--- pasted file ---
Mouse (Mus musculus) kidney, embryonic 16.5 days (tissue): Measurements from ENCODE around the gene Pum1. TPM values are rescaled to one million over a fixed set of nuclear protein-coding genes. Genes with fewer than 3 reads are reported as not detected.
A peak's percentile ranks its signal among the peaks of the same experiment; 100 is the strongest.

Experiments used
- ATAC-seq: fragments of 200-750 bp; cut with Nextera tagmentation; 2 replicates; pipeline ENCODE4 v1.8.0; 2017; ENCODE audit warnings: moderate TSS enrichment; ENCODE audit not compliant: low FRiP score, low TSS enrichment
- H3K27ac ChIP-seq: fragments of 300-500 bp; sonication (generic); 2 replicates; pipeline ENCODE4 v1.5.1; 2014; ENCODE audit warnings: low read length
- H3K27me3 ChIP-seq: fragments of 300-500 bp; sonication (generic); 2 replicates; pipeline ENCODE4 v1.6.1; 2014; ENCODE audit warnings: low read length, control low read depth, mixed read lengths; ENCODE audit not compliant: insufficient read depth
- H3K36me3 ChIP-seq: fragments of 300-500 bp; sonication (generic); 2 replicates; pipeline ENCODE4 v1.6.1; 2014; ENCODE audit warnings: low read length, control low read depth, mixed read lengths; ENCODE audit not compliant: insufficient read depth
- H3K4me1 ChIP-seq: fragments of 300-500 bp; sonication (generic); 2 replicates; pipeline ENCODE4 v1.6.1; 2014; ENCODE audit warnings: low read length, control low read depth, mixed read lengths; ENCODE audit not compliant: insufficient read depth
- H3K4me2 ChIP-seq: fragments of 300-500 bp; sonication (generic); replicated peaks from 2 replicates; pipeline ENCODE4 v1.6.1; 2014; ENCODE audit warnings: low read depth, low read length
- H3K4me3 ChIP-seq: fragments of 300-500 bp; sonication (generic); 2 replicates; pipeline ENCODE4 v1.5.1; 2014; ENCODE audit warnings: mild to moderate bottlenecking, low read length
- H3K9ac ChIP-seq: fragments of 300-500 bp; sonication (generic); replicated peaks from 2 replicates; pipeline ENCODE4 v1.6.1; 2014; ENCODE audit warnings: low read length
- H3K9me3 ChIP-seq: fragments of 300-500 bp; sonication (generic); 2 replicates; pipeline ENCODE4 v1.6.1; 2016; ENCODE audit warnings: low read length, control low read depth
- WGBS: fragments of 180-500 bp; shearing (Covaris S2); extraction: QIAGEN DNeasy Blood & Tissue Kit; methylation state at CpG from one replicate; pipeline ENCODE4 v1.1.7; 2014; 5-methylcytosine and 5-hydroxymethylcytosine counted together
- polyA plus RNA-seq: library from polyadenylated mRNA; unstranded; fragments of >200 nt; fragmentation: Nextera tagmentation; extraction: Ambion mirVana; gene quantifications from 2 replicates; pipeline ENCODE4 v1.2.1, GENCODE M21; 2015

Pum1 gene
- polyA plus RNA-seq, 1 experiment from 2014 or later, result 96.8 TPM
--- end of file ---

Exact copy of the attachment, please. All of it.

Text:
Mouse (Mus musculus) kidney, embryonic 16.5 days (tissue): Measurements from ENCODE around the gene Pum1. TPM values are rescaled to one million over a fixed set of nuclear protein-coding genes. Genes with fewer than 3 reads are reported as not detected.
A peak's percentile ranks its signal among the peaks of the same experiment; 100 is the strongest.

Experiments used
- ATAC-seq: fragments of 200-750 bp; cut with Nextera tagmentation; 2 replicates; pipeline ENCODE4 v1.8.0; 2017; ENCODE audit warnings: moderate TSS enrichment; ENCODE audit not compliant: low FRiP score, low TSS enrichment
- H3K27ac ChIP-seq: fragments of 300-500 bp; sonication (generic); 2 replicates; pipeline ENCODE4 v1.5.1; 2014; ENCODE audit warnings: low read length
- H3K27me3 ChIP-seq: fragments of 300-500 bp; sonication (generic); 2 replicates; pipeline ENCODE4 v1.6.1; 2014; ENCODE audit warnings: low read length, control low read depth, mixed read lengths; ENCODE audit not compliant: insufficient read depth
- H3K36me3 ChIP-seq: fragments of 300-500 bp; sonication (generic); 2 replicates; pipeline ENCODE4 v1.6.1; 2014; ENCODE audit warnings: low read length, control low read depth, mixed read lengths; ENCODE audit not compliant: insufficient read depth
- H3K4me1 ChIP-seq: fragments of 300-500 bp; sonication (generic); 2 replicates; pipeline ENCODE4 v1.6.1; 2014; ENCODE audit warnings: low read length, control low read depth, mixed read lengths; ENCODE audit not compliant: insufficient read depth
- H3K4me2 ChIP-seq: fragments of 300-500 bp; sonication (generic); replicated peaks from 2 replicates; pipeline ENCODE4 v1.6.1; 2014; ENCODE audit warnings: low read depth, low read length
- H3K4me3 ChIP-seq: fragments of 300-500 bp; sonication (generic); 2 replicates; pipeline ENCODE4 v1.5.1; 2014; ENCODE audit warnings: mild to moderate bottlenecking, low read length
- H3K9ac ChIP-seq: fragments of 300-500 bp; sonication (generic); replicated peaks from 2 replicates; pipeline ENCODE4 v1.6.1; 2014; ENCODE audit warnings: low read length
- H3K9me3 ChIP-seq: fragments of 300-500 bp; sonication (generic); 2 replicates; pipeline ENCODE4 v1.6.1; 2016; ENCODE audit warnings: low read length, control low read depth
- WGBS: fragments of 180-500 bp; shearing (Covaris S2); extraction: QIAGEN DNeasy Blood & Tissue Kit; methylation state at CpG from one replicate; pipeline ENCODE4 v1.1.7; 2014; 5-methylcytosine and 5-hydroxymethylcytosine counted together
- polyA plus RNA-seq: library from polyadenylated mRNA; unstranded; fragments of >200 nt; fragmentation: Nextera tagmentation; extraction: Ambion mirVana; gene quantifications from 2 replicates; pipeline ENCODE4 v1.2.1, GENCODE M21; 2015

Pum1 gene
- polyA plus RNA-seq, 1 experiment from 2014 or later, result 96.8 TPM